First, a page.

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    A very common misconception is that you need conflict (which is really what plot is, when you think about it) in fiction. All you actually need is tension. Conflict is the most common way of creating tension, but it's not the only way.

    The short story The Lottery doesn't have any conflict, but the reader keeps reading because of tension. In ancient China, a common torture method was to blindfold a man and release a drop of water onto his forehead once every set interval of time. There was no conflict, but the tension of waiting for that next drop would drive the prisoner mad.

    Ultimately, it's about keeping the reader interested. The way to do that is to write a really intersting sentence, followed by anothe, and another, all the way to the end.
     
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  8. Sileas
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    Sileas Member

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    Read dis:

    http://www.writing-world.com/fiction/experimental.shtml

    I'm in exactly the same situation, Rad. The only real difference is that I just write for fun, with no intention of publishing. But I come up with characters that I find interesting and just follow them around. "Real life" has no plot, but that doesn't mean it's not interesting. Forcing a plot into existence----just, yup, know precisely how you feel. If you really had to, I s'pose you could get help in the plot forum but.... other route is to perhaps go experimental.
     
  9. MichaelP
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    MichaelP Active Member

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    My philosophy is that the ultimate purpose of plot is epiphany. The epiphany can occur for the protagonist, another character(s), or even the reader. The purpose of conflict is to make this change happen; change requires catalyst.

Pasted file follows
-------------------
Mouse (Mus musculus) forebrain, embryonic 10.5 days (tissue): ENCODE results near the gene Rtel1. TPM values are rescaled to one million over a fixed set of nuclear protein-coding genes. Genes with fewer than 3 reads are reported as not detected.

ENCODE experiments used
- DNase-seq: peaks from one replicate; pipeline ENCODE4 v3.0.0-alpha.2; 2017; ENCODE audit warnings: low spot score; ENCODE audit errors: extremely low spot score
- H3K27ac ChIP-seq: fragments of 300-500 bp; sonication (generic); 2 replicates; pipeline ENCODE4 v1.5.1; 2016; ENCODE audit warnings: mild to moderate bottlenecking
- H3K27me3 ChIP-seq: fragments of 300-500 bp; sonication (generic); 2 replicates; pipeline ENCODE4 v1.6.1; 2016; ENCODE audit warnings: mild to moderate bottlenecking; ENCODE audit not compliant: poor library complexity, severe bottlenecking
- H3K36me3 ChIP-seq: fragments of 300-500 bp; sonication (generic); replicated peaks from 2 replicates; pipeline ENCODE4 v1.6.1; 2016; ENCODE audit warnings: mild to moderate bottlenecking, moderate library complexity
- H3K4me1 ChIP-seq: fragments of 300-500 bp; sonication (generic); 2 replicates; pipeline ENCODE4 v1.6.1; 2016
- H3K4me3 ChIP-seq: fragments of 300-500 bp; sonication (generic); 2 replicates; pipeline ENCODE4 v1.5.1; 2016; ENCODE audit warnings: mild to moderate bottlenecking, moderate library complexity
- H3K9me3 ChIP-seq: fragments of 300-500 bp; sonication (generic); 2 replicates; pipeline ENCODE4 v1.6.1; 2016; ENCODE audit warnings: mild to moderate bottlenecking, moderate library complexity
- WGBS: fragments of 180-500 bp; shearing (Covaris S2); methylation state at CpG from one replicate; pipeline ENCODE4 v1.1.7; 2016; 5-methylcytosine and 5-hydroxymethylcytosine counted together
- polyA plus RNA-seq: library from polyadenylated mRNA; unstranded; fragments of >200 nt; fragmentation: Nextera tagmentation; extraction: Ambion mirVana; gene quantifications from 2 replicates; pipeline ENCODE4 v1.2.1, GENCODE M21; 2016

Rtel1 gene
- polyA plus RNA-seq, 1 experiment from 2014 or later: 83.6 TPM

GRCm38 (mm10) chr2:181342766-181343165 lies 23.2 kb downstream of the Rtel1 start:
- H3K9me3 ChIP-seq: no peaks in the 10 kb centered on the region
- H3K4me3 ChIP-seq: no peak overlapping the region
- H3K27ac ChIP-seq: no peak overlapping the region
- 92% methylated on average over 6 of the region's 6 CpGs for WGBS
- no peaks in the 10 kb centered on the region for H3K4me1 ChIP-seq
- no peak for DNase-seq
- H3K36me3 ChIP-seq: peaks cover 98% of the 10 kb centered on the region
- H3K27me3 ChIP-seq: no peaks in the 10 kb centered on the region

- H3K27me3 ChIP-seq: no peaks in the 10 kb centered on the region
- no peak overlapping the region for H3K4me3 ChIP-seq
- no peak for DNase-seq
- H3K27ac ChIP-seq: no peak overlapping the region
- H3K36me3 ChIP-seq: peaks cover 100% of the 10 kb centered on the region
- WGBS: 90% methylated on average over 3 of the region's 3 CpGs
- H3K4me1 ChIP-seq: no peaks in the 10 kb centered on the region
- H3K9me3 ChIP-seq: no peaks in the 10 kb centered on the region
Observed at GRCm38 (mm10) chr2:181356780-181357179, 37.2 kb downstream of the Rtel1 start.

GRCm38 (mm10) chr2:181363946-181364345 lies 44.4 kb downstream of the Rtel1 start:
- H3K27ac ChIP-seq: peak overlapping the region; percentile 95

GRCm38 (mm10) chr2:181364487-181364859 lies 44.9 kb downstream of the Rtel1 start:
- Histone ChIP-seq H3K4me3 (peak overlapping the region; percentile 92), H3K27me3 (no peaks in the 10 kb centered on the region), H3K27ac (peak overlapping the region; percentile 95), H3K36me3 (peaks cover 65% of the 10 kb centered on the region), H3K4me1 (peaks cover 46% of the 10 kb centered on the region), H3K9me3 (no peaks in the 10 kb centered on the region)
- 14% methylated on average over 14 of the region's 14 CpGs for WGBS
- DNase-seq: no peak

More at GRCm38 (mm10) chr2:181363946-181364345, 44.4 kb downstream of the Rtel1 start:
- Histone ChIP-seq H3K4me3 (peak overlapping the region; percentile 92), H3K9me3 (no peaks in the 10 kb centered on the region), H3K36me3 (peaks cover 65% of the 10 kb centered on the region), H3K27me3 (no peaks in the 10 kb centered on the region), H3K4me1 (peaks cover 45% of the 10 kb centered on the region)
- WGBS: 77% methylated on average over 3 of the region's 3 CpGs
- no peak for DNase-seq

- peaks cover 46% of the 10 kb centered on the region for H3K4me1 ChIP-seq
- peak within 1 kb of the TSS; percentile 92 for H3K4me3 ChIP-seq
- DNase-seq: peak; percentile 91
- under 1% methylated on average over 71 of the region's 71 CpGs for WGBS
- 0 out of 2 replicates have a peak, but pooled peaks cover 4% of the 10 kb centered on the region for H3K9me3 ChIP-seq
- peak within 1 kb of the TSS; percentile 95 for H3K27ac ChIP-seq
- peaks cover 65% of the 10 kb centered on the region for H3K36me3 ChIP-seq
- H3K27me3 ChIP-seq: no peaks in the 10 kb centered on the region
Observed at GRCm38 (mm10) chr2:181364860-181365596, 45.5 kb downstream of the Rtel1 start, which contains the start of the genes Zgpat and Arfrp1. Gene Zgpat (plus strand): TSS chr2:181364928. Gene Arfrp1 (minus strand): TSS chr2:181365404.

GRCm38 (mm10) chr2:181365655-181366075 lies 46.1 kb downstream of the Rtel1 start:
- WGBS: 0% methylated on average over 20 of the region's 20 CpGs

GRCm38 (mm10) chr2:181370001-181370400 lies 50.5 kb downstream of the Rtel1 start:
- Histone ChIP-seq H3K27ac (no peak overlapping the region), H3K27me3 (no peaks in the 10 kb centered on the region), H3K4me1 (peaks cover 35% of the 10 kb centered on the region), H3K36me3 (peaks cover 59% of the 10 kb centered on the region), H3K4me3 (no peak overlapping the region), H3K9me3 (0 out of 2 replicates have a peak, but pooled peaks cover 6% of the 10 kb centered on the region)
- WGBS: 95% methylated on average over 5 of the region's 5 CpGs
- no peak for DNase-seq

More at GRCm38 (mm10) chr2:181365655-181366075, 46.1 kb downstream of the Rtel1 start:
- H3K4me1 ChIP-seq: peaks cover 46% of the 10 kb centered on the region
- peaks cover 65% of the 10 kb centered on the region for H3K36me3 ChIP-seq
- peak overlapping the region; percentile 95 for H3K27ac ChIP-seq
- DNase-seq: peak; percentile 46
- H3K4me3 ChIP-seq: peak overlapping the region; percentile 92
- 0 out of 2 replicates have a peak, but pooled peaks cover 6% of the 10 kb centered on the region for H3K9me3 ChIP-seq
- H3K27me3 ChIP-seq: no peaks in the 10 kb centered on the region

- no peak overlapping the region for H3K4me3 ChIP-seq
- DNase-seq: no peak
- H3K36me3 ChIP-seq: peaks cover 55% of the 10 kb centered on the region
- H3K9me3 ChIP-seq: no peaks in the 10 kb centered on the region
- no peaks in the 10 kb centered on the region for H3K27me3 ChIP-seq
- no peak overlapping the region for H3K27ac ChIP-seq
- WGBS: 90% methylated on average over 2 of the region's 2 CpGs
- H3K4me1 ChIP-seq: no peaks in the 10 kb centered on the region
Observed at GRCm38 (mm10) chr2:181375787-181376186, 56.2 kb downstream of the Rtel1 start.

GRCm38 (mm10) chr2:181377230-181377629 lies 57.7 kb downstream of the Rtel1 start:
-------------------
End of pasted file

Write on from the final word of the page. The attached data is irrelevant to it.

You only need as much plot (i.e., conflict) as is necessary to enact the desired change. More than that is extraneous. This is why a 3,000-word short story about, say, a guy who drives to his childhood town with the goal of "reliving his childhood," only to get slapped in the face by a reality check, will absolutely keep the reader interested if done right, while throwing random "obstacles" in said character's way (that have no purpose other than conflict for conflict's sake) is silly at best and boring at worst.
     
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  10. radkovelli
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    radkovelli Member

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    @peachalulu Thank you, I agree. I'm definitely going to work on making the characters as interesting as possible for that reason.

    @Tesoro You're right about that, a story without much going on certainly is hard to read. My characters are all a little crazy, so I'm hoping their internal worlds can make the story interesting.

    @Tenderiser Thanks so much! I'm going to have a look at Memoirs of a Geisha now, maybe seeing how the author handles that story can help me a bit.

    @Robert Musil I've heard of character-driven fiction, though I've never looked into it until now. The article you attached helped a lot, so thank you.

    @AASmith I agree completely, that's a good example.

    @MichaelP You bring up a lot of good points. Tension does seem much more important, as it keeps a reader on the edge of their seat, wanting to turn the page and read on. I'm glad I'm not the only one who thinks that adding in unnecessary obstacles is a waste. My story does involve epiphanies as well as tension, so you've given me hope that it'll be okay without a plot. Thank you!

    @Sileas I totally agree with what you've said about real life. When we think about our own lives, surely there are stories to tell. However, I wouldn't say these stories about my life have a plot. Doesn't make them any less interesting, though. I've bookmarked the article you added about the experimental route. Definitely seems like something I'd try! Thank you.